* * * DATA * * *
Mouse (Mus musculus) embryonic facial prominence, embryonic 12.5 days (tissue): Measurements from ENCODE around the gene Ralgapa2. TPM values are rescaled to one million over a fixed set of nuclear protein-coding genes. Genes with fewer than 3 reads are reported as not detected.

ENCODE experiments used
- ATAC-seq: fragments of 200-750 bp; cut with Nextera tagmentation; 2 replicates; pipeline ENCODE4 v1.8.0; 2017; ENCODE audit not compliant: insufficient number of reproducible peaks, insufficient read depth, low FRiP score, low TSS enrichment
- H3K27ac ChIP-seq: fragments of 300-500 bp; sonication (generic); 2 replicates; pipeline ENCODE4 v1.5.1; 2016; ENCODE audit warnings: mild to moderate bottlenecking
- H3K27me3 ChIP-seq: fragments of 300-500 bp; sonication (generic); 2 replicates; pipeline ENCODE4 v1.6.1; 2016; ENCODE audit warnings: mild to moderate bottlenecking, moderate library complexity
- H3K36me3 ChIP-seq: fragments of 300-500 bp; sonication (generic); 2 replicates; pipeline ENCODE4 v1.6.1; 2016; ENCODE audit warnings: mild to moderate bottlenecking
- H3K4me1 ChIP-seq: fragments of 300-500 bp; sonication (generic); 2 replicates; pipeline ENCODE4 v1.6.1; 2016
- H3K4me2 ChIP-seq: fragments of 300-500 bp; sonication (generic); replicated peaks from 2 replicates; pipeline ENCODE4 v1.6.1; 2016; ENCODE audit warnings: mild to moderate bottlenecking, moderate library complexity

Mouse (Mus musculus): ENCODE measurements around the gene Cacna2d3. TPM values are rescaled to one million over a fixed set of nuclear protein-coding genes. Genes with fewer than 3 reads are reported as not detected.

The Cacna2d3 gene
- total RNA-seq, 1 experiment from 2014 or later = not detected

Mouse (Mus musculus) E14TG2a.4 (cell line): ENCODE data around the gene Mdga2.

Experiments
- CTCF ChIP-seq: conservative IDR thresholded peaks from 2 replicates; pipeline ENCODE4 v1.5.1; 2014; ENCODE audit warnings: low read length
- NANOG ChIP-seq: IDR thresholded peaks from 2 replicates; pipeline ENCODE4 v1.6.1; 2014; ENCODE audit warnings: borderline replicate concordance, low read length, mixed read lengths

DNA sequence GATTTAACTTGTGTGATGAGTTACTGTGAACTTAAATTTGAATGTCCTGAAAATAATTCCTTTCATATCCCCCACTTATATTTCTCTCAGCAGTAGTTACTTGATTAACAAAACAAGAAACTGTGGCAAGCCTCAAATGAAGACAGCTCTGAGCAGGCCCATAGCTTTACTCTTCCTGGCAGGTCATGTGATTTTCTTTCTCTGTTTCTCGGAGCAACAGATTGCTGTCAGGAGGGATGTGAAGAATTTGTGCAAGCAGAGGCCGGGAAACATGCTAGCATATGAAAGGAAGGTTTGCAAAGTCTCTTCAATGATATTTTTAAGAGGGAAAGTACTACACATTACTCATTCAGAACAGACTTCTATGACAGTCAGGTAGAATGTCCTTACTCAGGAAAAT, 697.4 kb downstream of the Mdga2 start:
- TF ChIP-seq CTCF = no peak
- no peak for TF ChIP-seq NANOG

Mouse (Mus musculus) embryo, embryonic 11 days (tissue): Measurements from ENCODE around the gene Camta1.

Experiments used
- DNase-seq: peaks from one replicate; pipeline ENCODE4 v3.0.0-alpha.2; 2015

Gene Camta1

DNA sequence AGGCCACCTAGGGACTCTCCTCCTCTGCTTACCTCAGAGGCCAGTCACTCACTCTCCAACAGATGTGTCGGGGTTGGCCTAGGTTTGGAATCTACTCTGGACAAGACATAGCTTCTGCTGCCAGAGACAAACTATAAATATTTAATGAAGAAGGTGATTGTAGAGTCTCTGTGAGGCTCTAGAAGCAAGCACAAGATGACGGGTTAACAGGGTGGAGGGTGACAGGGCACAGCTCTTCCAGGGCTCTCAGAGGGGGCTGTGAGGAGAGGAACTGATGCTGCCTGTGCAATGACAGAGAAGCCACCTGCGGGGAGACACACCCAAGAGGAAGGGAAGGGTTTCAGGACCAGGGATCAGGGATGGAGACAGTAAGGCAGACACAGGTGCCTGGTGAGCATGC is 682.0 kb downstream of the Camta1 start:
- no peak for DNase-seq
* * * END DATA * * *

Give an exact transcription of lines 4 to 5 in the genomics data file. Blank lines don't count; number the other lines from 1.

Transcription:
- H3K27ac ChIP-seq: fragments of 300-500 bp; sonication (generic); 2 replicates; pipeline ENCODE4 v1.5.1; 2016; ENCODE audit warnings: mild to moderate bottlenecking
- H3K27me3 ChIP-seq: fragments of 300-500 bp; sonication (generic); 2 replicates; pipeline ENCODE4 v1.6.1; 2016; ENCODE audit warnings: mild to moderate bottlenecking, moderate library complexity